My 14-year-old daughter was half way to Wisconsin Dells with girlfriends for a birthday party when my gut tightened.
The party was a sleepover. She’d be gone for a couple of nights.
Maybe it was the distance that was the source of the fear. Maybe it was because it would be a couple of nights. Maybe it was her age. Maybe it was how beautiful she is. Maybe it was her innocence. Maybe it was her growing independence, her getting out into the world. There would be more days away from home. There would be longer distances.
Had I prepared her for an unwelcomed glance or touch? Was she prepared if that would happen? How would she respond?
I could almost hear her nervous giggle.
What if it became an unwanted advance?
I put myself in her place. My body froze. That’s what I knew how to do.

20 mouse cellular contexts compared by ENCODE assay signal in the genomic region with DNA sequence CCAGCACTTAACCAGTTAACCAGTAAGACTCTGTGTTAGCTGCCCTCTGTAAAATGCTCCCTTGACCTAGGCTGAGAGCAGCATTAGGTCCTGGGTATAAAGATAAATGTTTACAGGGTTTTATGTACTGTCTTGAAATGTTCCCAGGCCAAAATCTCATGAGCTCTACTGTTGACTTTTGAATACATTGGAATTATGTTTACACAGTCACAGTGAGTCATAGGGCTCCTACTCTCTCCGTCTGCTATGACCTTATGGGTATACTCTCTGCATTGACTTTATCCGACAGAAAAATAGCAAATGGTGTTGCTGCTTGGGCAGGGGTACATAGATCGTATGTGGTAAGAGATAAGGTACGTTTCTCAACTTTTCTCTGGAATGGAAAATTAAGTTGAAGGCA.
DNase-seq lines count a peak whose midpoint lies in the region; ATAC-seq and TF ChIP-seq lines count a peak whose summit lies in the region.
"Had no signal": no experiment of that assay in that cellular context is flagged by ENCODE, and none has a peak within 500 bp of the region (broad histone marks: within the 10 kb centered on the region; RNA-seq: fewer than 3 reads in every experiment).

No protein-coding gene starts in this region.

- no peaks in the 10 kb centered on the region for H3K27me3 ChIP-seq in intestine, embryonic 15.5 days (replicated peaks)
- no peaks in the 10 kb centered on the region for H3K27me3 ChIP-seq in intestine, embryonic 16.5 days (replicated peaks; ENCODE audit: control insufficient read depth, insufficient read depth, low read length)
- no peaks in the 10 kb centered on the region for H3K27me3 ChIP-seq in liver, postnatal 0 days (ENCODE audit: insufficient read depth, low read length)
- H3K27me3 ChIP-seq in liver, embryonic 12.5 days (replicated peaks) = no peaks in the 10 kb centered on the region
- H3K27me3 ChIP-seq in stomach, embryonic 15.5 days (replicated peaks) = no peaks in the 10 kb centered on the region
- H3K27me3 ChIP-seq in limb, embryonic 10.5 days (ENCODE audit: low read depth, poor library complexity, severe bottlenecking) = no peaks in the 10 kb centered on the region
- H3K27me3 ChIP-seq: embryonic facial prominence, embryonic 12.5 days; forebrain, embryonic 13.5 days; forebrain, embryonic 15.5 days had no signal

It helped when I thought of how differently Jody and I had raised our daughter from how I was raised. Even from a very young age, she was taught that her body was hers. She was taught that she had every right to expect privacy. She was taught that it was okay to lock the bathroom door. She was taught that it was okay to lock her bedroom door. She was taught that she had every right to expect respect. She was taught to say, “No”.
This calmed me.
If my daughter wasn’t respected she would recognize that. She knew what respect was.
That’s what Jody and I had given her. Her ability to recognize a danger signal by showing her acceptable behavior in our home.
This calmed me.
I realized that Jody and I had taught her a lot of things. We taught her love, and therefore she will expect love. We taught her kindness, and empathy, and to be herself. We taught her to dream. We taught her to travel domestically and internationally and to do so safely.
We’ve also taught her that it is okay to be alone, to feel pain, and sadness.
Most importantly we’ve taught her she can always come home. We are home.
She will travel far.